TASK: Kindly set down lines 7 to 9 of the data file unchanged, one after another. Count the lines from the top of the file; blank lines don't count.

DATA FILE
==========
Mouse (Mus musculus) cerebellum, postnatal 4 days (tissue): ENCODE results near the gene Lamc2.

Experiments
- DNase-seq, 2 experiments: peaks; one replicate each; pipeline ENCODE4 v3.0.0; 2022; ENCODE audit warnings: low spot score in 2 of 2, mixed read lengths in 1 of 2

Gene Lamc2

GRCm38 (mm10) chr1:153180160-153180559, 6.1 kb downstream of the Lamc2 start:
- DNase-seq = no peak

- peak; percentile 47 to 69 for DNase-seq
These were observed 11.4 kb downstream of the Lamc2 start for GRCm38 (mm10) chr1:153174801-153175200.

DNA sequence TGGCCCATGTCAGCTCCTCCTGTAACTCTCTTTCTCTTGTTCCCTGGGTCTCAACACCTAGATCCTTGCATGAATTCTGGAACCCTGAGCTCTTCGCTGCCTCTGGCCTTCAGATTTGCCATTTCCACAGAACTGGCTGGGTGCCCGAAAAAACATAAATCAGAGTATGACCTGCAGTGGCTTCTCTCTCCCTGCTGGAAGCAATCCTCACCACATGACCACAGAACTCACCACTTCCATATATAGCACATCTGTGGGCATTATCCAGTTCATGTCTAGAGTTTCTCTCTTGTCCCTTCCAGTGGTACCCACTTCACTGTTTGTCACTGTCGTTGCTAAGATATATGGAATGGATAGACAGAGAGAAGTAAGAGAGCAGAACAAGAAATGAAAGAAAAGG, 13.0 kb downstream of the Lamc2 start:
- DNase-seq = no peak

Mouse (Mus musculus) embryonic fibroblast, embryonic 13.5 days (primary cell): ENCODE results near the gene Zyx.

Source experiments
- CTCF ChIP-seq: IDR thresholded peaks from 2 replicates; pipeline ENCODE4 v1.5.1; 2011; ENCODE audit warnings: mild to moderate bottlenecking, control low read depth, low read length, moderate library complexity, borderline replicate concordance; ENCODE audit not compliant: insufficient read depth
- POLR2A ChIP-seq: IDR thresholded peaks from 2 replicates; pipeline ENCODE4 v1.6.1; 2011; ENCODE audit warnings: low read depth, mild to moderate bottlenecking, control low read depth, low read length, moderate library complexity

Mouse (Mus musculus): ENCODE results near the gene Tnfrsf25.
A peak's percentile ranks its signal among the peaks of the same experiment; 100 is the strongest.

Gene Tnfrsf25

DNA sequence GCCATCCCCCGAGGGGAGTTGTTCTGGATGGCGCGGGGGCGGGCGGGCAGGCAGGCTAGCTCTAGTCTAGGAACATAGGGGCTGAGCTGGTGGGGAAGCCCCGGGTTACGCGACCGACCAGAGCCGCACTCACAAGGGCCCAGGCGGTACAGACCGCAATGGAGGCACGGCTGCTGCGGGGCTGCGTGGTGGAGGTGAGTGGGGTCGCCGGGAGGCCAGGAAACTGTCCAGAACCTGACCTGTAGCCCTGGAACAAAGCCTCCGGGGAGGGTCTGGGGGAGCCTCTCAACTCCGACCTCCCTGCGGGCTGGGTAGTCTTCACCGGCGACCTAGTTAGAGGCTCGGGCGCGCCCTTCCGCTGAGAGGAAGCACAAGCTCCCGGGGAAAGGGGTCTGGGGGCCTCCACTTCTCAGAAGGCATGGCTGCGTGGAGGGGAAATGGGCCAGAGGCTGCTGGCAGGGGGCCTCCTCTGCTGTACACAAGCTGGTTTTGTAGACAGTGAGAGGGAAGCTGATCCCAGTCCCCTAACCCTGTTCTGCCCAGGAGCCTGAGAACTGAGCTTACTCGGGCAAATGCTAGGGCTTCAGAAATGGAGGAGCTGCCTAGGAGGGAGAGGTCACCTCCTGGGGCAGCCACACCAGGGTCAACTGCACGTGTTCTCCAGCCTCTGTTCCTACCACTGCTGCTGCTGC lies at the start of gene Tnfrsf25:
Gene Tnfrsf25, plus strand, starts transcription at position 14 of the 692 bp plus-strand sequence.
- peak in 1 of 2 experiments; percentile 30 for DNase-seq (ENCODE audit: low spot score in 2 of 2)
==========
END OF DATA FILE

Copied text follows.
- peak; percentile 47 to 69 for DNase-seq
These were observed 11.4 kb downstream of the Lamc2 start for GRCm38 (mm10) chr1:153174801-153175200.

DNA sequence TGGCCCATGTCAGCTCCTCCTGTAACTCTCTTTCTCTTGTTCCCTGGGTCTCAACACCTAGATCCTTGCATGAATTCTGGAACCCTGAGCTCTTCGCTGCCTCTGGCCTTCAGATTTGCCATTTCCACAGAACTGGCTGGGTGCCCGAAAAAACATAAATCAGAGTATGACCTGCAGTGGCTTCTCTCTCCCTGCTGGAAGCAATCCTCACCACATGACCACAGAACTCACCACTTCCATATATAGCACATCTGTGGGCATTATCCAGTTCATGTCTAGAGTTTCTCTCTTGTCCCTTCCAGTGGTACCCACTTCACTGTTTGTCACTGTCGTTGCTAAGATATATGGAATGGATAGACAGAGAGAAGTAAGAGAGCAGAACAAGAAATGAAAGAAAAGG, 13.0 kb downstream of the Lamc2 start: